Monday, October 10, 2011
I have not written in close to a month. In part this is due to letters that I’ve been writing to each of my students – in larger degree there has been my confrontation with growing up, which has proven difficult to put into words. The geography of grown up world is full of stereotypes, and as we know, I am not the first to make the transition.
In encountering the epidemic of absent fathers among my students I have come to face more with my own familiarity with subject. When teaching it becomes more important to see that aside from teaching content you are also teaching people skills. The conflict that arises again and again is the immediacy of emotion and its effect on reputation, and the ideas that literature often holds us to. As a quick aside I am not calling for some kind of moral idealism or the creation of so called “moral life”, but rather the simple pursuit of options instead of instant gratification found in feuds and drugs.
The thematic structures of the texts I’ve been teaching are, by necessity, reduced to a sentence or word. These are used to push students into higher thinking e.g. to think of the text as in conversation with the reader and the world, instead of just a plot. In several of my texts this past nine weeks the message was to “speak out against injustice.” I have realized since leaving college the difficulty of making texts both applicable and relevant to everyday life – especially to reluctant readers (what a unique problem!). The dilemma in teaching them is to continually realize what a challenging path that much of literature calls us to walk, or at the very least calls us to see.
There is a scene in Fellini’s “Amarcord” where the main character’s uncle is on a day trip visit from his time in an insane asylum. The uncle climbs into a tree and continuously shouts, “I want a woman!” He refuses to come down, the characters try throwing rocks at him and he still clings to the branches. Eventually a nun and an orderly arrive on the scene. They reprimand him and take him back to the asylum. We are all faced with the temptation of the mad uncle: to remove ourselves and say, “No more today. Give me what I want now or I’m just not coming down.” The power of that moment in the film is not in its resolution, but in the people who gather of that base of that weathered trunk and try and coax him (us) down – and how quickly those individuals will resort to throwing stones. When the uncle leaves the main character says, “We are all mad at times.” The climbing into trees and refusing to participate and give to the world what it wants is not a an action unique to madmen, teenagers or students, but the urge we must all deal with from time to time.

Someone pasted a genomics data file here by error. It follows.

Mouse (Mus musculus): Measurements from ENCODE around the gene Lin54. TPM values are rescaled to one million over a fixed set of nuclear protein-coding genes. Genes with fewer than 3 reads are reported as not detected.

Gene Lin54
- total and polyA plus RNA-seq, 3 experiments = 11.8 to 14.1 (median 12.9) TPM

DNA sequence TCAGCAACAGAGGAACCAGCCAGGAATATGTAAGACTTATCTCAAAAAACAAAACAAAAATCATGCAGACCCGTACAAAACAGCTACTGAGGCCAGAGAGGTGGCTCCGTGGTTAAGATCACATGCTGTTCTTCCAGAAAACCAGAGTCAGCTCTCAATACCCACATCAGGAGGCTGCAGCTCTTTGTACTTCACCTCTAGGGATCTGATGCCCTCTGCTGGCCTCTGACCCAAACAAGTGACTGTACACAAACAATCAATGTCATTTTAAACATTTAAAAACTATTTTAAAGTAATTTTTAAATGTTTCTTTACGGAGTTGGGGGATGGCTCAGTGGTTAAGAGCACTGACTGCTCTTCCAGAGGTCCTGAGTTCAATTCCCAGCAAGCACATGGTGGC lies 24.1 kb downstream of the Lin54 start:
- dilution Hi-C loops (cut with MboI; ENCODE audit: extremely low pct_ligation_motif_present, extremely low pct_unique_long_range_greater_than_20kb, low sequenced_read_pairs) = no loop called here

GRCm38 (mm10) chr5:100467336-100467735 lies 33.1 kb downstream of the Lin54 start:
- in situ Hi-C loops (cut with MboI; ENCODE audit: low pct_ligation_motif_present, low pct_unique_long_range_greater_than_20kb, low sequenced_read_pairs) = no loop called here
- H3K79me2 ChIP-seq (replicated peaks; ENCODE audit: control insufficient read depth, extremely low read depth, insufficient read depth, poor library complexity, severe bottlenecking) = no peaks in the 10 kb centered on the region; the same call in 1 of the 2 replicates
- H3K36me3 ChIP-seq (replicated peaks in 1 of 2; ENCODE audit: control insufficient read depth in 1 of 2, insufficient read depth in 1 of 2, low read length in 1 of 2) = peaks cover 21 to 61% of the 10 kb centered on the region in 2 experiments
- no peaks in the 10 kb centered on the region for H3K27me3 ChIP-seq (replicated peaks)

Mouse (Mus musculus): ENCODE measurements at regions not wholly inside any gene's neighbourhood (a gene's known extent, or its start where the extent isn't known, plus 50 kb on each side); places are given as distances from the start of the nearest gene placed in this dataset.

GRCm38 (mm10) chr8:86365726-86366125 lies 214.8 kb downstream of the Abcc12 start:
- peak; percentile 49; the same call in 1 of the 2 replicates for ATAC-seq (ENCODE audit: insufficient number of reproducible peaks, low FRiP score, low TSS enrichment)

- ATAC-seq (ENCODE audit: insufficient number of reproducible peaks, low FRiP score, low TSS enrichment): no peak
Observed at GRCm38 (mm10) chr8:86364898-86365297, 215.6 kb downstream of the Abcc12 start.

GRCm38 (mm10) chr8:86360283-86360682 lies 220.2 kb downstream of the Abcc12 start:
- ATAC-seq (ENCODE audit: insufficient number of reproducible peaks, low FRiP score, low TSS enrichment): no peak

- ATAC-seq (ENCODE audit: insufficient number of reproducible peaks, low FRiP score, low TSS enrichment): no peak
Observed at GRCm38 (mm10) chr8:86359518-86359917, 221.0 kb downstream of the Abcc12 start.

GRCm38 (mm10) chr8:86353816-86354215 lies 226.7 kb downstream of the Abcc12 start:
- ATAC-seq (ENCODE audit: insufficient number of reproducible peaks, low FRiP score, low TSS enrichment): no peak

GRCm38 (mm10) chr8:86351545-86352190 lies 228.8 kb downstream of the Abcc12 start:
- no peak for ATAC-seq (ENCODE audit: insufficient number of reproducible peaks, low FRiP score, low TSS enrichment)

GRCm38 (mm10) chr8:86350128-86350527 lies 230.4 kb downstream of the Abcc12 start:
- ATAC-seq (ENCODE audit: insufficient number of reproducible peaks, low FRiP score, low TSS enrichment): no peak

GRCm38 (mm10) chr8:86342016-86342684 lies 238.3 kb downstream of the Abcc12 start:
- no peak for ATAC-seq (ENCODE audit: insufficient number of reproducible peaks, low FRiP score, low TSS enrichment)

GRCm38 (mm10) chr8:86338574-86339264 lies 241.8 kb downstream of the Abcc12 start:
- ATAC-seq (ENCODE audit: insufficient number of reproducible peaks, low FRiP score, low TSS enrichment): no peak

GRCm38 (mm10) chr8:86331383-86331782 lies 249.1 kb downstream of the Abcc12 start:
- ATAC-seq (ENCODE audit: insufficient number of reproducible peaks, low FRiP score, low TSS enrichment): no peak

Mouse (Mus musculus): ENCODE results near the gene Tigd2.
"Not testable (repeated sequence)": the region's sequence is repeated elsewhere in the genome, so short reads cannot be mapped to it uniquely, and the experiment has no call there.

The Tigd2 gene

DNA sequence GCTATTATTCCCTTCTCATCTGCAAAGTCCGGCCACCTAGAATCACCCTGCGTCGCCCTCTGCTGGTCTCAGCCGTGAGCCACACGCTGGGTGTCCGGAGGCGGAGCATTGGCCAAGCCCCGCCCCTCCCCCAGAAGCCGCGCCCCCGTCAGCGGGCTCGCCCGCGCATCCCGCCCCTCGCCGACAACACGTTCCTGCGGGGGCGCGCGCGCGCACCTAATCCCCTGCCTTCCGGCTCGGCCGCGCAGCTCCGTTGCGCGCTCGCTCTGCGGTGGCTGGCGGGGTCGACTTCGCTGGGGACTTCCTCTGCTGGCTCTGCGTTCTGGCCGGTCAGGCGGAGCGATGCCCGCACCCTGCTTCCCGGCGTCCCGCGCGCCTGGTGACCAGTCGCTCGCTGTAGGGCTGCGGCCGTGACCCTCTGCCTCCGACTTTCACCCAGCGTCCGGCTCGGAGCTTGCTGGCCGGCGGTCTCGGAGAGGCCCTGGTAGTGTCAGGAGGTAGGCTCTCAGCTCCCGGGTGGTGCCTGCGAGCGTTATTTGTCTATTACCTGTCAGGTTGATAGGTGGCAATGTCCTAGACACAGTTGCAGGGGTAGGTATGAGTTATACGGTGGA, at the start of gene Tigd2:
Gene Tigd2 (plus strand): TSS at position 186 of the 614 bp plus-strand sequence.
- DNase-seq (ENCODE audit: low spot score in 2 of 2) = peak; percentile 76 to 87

Integrity. A Jesuit word if there ever was one. Integrity, and its accompanying virtuous indicating brethren, do not capture the reality of experience, how isolating it can be to live with them. We are constantly faced with choices: to report to work prepared, to speak honestly etc. What is more is that we also able to break away from those values and make decisions that betray our purpose. When these choices occur there is no great chasm that opens up to swallow us or great illness that strikes us down – we can in fact live in hypocrisy and all the while delude and rationalize our actions to coincide with the belief structure we live under. These realities have illuminated themselves since I’ve left college. The Mississippi Delta forces one to climb into the tree and refuse to come down, or to keep one’s feet on the ground with constant temptation of those high branches. I cannot imagine living in that tree. Its promise is empty and I thankful for the figurative grass under my shoes.
In the next nine weeks we’ll be doing a comprehensive multi-genre unit on “The Crucible.” A drama that focuses on the Salem Witch Trials, but in reality is conversation about McCarthyism and Arthur Miller’s experience being black listed. In re-reading it I am struck by the character of John Proctor. Despite his flaws he appeals to reason and tires to be honest, fair and blunt in his dealings. The world my students and I have inherited is one where we will be tested not unlike John. What I take comfort in – even as I hear the world implode further each morning on NPR- is that we are not the first to encounter such problems. Each person we remember great or small has faced challenges in making the narrative of their lives. Many of those challenges have softened with time. In our retrospectives what is right becomes clear with the story we create for that individual. When one looks closer at the wilderness of options each character in history faced all the dilemmas that lurk in each choice become apparent. Struggle is not new or a novelty, but at times we hope as much.